Popovich stands for National Anthem, Spurs players kneel

Donning Black Lives Matter T-shirts, Spurs players kneeled and locked arms during the National Anthem before the Spurs first restart game.

Popovich chose not to kneel and stood for the anthem. He said prior to tipoff that the players did not have a directive from the team and they were allowed to do what they felt was appropriate. After the game, Popovich was asked about his choice.

“I’d prefer to keep that to myself. Everybody has to make a personal decision,” Popovich said. “The league’s been great about that. Everybody has the freedom to react any way they want. For whatever reasons I have, I reacted the way I wanted to.”

Popovich discusses North Carolina amendment requiring residents to pass literacy test before registering to vote

Prior to the Spurs second game in the bubble, Popovich was asked about the status of forward Marco Belinelli headed into the game.

He opted to instead discuss North Carolina approving a constitutional amendment 120 years ago that Popovich said required Black people to pass a literacy test in order to vote but did not require white people to do the same.

“It was so gross that they made a rule that if you had a relative before 1863 that had voted, and you’re still illiterate now, you can vote. So that meant white people could vote if they had a relative before 1863 who voted,” Popovich said. “Well, Black people were enslaved and didn’t have any relatives before 1863 who voted. So they were disenfranchised.”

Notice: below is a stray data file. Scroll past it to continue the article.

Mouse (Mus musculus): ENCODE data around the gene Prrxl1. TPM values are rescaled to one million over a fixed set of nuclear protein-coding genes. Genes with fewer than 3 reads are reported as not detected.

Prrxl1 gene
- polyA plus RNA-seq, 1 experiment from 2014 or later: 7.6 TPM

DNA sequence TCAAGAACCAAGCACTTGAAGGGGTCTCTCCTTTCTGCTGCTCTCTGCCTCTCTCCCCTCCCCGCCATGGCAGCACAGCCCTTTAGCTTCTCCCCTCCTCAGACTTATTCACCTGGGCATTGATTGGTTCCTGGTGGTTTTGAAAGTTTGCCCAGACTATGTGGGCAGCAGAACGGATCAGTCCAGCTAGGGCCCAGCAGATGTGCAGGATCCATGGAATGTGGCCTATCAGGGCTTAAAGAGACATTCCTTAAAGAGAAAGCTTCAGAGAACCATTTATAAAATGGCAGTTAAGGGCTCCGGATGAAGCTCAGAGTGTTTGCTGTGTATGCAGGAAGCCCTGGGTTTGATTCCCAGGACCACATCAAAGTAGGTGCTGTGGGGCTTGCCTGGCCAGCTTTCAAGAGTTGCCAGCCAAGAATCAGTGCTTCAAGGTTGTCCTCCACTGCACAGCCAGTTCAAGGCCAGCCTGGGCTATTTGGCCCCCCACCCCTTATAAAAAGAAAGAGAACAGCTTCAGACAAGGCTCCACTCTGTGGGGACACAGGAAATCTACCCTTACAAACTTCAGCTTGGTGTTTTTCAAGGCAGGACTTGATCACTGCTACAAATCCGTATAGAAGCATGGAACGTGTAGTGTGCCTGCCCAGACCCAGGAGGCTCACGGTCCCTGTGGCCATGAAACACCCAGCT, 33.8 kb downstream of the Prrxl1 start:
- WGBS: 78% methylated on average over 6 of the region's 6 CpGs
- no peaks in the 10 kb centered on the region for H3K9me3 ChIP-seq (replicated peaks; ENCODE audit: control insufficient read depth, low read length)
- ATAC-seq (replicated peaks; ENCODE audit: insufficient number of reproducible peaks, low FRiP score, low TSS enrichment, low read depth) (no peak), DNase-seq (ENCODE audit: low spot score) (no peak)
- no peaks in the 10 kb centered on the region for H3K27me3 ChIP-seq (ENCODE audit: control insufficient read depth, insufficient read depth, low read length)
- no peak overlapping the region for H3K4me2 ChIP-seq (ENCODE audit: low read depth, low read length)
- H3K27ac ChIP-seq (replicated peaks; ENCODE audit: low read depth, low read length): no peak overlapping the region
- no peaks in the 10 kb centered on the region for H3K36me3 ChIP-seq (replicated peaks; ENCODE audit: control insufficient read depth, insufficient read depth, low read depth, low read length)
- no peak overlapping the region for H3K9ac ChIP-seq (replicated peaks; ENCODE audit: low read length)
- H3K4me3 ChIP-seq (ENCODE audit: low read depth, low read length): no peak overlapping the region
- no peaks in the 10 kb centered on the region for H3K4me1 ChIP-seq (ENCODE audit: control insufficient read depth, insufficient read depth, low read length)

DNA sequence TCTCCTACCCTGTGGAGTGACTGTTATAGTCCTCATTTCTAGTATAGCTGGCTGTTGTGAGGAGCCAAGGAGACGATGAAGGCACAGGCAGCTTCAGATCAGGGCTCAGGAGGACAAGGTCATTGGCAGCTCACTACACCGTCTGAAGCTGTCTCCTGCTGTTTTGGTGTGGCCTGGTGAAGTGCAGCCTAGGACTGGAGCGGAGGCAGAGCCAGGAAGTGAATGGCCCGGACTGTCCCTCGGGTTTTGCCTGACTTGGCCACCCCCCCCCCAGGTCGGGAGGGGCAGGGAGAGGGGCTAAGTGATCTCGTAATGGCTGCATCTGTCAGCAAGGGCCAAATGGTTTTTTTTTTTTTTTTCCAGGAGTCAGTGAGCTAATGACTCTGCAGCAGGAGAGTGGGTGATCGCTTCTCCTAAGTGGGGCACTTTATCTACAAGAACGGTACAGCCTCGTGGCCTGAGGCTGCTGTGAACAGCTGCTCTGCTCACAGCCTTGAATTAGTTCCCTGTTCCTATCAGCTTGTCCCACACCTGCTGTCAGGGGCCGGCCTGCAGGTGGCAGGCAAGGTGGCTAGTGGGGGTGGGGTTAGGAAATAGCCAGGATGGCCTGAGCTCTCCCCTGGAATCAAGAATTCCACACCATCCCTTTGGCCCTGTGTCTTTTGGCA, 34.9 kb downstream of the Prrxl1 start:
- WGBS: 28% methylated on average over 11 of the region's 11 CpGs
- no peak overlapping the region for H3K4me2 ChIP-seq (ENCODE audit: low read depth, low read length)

Popovich continued by saying a former Confederate officer campaigned for the amendment by telling voters that passage was needed to protect white women.

“There was a former Confederate officer, William Guthrie, who on the eve of the election made a statement and basically said, ‘This was very necessary to protect the white women, that they can’t go out in the streets and don’t feel safe when they’re alone. We have to keep the quote-unquote colored people away from them,’” Popovich said.

“So he emphasized this on the eve of the election, to make sure that their way would be the rule that people had to live under. This sort of activity went on over and over and over again, for all this time.

“And again, it’s about education and culture, and none of us knew these kinds of things, none of us were taught these things,” Popovich said. “Black, Brown, Asian, Native American — it doesn’t matter. None of us were taught these things. Hopefully, if people understand how gross this situation really is and how long it’s been this gross, maybe we can make some headway.”

Popovich ultimately circled back to the original question and said Belinelli would not play.

Popovich on discrimination, inequality for Hispanic and Latino population

Prior to the start of the Spurs-Sixers game, Popovich was asked to discuss discrimination and inequality in the Hispanic and Latino communities.